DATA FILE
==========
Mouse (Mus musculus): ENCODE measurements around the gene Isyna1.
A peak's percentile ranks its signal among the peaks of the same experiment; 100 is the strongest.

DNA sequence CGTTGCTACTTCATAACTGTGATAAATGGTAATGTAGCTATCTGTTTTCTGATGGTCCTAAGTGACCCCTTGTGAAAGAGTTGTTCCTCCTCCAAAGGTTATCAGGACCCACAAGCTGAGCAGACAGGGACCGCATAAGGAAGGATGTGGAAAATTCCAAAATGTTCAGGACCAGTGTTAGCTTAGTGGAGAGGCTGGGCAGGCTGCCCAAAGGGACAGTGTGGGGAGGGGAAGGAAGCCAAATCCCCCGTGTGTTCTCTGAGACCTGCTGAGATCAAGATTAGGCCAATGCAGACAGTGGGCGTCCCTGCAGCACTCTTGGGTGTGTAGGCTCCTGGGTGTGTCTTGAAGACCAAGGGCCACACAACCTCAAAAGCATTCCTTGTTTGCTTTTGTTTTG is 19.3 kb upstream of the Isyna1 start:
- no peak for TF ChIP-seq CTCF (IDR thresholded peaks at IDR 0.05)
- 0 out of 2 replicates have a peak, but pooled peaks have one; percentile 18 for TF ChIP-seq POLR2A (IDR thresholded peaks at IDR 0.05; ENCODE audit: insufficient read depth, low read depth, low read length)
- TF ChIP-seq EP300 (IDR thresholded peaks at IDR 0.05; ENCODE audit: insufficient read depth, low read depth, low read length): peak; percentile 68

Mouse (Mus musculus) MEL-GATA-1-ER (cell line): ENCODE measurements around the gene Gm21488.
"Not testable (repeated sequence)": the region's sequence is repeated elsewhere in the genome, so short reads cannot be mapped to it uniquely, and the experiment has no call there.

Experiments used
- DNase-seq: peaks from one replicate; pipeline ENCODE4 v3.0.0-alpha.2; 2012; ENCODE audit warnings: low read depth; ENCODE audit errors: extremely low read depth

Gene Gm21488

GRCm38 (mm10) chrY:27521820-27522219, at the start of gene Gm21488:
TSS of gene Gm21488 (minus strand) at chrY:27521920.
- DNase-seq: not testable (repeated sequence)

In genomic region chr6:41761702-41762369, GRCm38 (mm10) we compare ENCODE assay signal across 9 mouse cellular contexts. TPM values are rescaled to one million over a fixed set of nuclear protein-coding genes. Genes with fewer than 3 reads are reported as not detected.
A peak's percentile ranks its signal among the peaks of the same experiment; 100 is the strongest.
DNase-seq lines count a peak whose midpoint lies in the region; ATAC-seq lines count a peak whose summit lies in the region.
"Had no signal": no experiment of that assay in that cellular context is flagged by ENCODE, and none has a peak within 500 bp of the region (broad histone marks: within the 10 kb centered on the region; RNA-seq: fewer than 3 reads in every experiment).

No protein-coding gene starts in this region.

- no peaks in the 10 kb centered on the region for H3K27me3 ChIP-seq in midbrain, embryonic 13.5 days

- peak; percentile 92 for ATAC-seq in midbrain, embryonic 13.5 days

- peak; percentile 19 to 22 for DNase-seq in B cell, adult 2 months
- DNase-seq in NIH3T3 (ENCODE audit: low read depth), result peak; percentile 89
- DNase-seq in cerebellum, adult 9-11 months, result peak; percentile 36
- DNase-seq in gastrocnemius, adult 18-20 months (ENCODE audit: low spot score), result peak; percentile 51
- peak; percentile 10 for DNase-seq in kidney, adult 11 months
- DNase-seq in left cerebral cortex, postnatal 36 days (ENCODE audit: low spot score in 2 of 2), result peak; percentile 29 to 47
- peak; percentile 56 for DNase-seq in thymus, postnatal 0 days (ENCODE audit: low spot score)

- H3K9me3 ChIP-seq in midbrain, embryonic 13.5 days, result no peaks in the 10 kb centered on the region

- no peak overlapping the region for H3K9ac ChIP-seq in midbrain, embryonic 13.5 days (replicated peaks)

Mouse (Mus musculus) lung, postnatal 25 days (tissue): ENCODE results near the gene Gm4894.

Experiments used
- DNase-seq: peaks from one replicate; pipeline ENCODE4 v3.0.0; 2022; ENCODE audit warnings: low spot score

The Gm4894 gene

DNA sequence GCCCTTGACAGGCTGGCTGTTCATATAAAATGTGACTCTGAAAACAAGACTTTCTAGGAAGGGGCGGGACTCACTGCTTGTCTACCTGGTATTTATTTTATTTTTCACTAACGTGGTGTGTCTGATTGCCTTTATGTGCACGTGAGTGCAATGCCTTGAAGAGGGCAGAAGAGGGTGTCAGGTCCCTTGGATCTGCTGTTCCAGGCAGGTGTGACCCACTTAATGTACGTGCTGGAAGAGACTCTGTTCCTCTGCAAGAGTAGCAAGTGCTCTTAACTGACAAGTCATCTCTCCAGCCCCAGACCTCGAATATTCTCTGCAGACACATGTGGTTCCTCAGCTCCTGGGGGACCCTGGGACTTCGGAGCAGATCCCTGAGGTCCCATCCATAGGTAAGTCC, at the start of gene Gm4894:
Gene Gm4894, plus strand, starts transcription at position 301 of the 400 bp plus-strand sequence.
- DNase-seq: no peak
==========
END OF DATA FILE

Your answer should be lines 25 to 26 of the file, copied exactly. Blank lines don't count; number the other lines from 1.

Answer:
- DNase-seq in gastrocnemius, adult 18-20 months (ENCODE audit: low spot score), result peak; percentile 51
- peak; percentile 10 for DNase-seq in kidney, adult 11 months